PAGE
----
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Anna Patricio is a lover of ancient history, with a particular interest in Egypt, Israel, Greece, and Rome. She is also intrigued by the Ancient Near East, though she has not delved too much into it but hopes to one day.
She undertook formal studies in Ancient History at Macquarie University. She focused mostly on Egyptology and Jewish-Christian Studies, alongside a couple of Greco-Roman units, and one on Archaeology. Though she knew there were very limited job openings for ancient history graduates, she pursued her degree anyway as it was something she had always been passionate about.
Then, about a year after her graduation, the idea to tackle historical fiction appeared in her head, and she began happily pounding away on her laptop. Asenath is her first novel.
Recently, she traveled to Cairo, Israel, and Jordan. She plans to return to Egypt soon, and see more of it. In the past, she has also been to Athens and Rome.
Anna is currently working on a second novel which still takes place in Ancient Egypt, but hundreds of years after Asenath.
on Feb. 22, 2012 :
I usually avoid reading novels about Biblical figures because they never seem to match my idea of what those figures are like, but there was something about "Asenath" that made me really want to read this one.
Told through the eyes of Asenath, one quickly develops a connection with her. She's strong, captivating, innocent and curious, and most of all, she has a beautiful heart. At a young age, she was captured and enslaved, then was adopted by an Egyptian priest and priestess. Her life runs parallel to Joseph's and it only seems natural that she would befriend him. This creates a captivating and quite well written love story that brings to life Egypt during the time of Joseph and makes the reader feel like they are there and involved instead of "watching" from the sidelines.
There were a few times this novel didn't ring authentic for me. I couldn't help but wonder if women really were allowed to travel alone or with only one male? I got the sense that it was "normal" then, but it didn't feel "right" to me. I kept wondering why women weren't required to protect their virtue like they did later on in history. I also had trouble getting used to modern language being used in a story of a different time period. One example that sticks out in my mind was when Asenath was "hanging out" with her animals. I would find that after allowing myself to be "transported" back to that time, sometimes the 21st century phrases would break the "mood" for me and I'd remember I was reading a book.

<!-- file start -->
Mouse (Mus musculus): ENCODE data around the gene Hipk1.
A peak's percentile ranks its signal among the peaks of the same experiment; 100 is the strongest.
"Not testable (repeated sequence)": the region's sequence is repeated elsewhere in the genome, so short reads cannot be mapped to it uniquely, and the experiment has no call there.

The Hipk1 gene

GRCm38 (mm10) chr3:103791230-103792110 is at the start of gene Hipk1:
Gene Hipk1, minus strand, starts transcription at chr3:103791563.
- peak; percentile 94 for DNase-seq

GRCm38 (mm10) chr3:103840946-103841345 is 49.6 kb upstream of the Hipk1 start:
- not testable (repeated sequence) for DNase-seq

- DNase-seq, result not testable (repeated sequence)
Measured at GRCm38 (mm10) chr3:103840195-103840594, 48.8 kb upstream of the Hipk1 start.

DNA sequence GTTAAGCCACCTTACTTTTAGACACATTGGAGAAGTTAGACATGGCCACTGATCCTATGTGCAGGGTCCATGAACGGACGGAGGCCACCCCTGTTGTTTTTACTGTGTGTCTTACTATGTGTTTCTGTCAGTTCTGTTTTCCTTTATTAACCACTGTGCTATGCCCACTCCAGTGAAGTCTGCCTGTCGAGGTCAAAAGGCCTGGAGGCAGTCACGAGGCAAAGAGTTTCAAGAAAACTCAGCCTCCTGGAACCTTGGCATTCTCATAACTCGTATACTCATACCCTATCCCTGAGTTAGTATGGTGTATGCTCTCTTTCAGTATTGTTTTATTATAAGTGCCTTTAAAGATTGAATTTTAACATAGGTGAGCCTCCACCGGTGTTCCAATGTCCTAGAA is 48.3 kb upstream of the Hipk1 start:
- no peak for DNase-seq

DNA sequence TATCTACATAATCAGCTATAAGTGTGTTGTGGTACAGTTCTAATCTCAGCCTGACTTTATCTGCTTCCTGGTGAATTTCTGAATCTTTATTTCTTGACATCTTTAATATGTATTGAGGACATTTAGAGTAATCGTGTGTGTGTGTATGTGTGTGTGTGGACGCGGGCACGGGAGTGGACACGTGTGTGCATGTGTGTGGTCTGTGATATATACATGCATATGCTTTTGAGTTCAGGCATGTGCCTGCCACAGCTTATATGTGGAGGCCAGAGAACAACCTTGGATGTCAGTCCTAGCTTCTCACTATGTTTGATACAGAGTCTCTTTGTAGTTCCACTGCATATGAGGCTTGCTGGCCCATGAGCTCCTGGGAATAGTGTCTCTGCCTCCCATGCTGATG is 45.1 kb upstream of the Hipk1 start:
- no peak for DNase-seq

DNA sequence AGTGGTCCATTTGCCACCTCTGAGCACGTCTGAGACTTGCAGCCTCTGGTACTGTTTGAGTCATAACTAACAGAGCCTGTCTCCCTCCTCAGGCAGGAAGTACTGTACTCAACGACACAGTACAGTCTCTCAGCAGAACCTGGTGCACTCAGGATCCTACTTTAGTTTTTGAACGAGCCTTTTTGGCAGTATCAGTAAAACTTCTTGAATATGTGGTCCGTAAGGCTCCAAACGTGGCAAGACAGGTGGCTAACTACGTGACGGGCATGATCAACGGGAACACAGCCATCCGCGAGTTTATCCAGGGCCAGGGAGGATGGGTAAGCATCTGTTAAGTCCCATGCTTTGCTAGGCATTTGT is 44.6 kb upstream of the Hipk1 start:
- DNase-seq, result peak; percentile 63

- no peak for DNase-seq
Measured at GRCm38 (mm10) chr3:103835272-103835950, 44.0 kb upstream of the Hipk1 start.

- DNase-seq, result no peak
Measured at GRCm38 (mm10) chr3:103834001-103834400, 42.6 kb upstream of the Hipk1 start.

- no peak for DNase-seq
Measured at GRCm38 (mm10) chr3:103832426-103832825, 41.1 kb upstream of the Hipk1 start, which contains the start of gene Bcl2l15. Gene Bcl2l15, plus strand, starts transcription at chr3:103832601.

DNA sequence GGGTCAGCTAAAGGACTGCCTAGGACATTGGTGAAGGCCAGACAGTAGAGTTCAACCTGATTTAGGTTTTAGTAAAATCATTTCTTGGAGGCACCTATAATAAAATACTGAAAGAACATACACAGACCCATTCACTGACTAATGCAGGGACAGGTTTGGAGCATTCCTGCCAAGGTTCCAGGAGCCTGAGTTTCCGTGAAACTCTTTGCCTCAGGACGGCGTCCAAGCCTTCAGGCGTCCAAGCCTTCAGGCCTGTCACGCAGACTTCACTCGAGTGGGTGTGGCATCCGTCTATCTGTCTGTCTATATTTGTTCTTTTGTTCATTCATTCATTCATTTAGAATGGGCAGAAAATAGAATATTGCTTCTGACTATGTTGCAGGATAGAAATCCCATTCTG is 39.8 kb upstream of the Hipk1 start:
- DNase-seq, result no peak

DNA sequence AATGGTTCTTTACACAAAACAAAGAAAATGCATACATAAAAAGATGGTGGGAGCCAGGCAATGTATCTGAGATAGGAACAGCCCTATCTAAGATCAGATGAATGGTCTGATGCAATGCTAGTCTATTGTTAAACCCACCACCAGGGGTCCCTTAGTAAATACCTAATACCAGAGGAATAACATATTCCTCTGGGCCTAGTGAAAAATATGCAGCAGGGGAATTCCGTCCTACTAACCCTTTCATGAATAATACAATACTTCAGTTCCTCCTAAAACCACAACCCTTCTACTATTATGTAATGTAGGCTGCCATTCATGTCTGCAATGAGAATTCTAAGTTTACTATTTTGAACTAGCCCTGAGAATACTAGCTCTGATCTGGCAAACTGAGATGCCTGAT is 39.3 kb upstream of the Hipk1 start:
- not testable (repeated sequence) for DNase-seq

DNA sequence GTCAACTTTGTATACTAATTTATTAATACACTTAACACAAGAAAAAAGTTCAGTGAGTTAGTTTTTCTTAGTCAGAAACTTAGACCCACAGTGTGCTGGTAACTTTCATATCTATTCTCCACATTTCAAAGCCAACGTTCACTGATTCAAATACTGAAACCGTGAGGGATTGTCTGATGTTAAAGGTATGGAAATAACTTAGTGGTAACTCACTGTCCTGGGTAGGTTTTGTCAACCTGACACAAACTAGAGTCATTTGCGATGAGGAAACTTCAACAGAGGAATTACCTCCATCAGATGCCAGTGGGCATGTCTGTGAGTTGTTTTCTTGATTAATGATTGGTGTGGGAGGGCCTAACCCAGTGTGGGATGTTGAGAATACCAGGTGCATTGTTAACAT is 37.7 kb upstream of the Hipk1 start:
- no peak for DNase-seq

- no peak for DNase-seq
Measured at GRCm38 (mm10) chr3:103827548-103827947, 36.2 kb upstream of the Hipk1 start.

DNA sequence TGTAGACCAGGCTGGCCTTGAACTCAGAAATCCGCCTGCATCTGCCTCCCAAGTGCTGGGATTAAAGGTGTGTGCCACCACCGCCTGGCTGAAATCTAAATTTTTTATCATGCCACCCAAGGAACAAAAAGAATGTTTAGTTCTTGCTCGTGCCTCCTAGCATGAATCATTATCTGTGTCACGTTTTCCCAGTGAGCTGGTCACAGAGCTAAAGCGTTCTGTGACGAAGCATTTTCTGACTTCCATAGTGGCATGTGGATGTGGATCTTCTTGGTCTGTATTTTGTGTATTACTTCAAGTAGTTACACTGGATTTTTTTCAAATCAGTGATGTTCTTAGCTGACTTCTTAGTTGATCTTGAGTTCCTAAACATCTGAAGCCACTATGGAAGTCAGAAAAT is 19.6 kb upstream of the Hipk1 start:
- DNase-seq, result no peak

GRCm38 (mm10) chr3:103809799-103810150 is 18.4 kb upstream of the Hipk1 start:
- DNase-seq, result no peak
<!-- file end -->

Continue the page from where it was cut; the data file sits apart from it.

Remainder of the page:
These details shouldn't dissuade one from reading "Asenath", but it did keep me from rating this as a 5 star book. The story itself was very captivating and most definitely worth reading! Anna Patricia did a wonderful job capturing the essence of what I would imagine Joseph and Asenath to be like.
The author provided me an ecopy of this book to honestly review.
(reviewed long after purchase)
on Jan. 20, 2012 :
As many of you know from reading my reviews of other Biblical Fiction, it is one of my favorite genres. I knew I was in for a treat when I picked up Asenath, as it told the story of Joseph's wife, which is something I've thought would make an excellent book for a while now.
The debut book of new author, Anna Patricio, was exceptional. I absolutely loved how much history was packed into it, while at the same time it told the tender, trying story of the wife of Joseph. It was excellent.
The writing style was smooth and easy to read, though I did find a few scenes to end a bit suddenly. This didn't hinder me from enjoying the story though. For being a debut, it was very well written and impressed me.
Asenath was a great character who was easy to relate to. I really liked watching her and Joseph's relationship develop. The turmoil she goes through during the trials Joseph has to face were heart-wrenching. Patricio did a wonderful job of making her readers ache for her characters. Joseph was also an excellent character who I thought was perfectly created. It wasn't hard at all to like this character.
When taken hostage, one of their captors asks a girl how old she is, and when she replies "nine" he tells her that's perfect and that at the red moon she will become his wife. When she asks what the "red moon" is, the man tells her that another lady will inform her and it is later insinuated that it is her first monthly.
There is a scene where a woman in the next room is being raped. There is no description, only that the girl can hear lots of screams.
When Potipher's wife tries to seduce Joseph, it says she wore a dress that "left almost nothing to the imagination.".
There is one saying of "What in Seth's damnable balls was he thinking?", Seth being a god.
One scene has a wife joining her husband while he bathes and it says she helped him scrub down. Nothing is described or implied sensually.
There are two uses of the word "b****", both uses frowned upon and one rebuked.
As mentioned above, damnable was also used.
All around, I loved this book and highly recommend it to all lovers of Biblical fiction, or to those of you who would enjoy sitting back and reading a great story set in ancient Egypt. You won't be disappointed!
(reviewed long after purchase)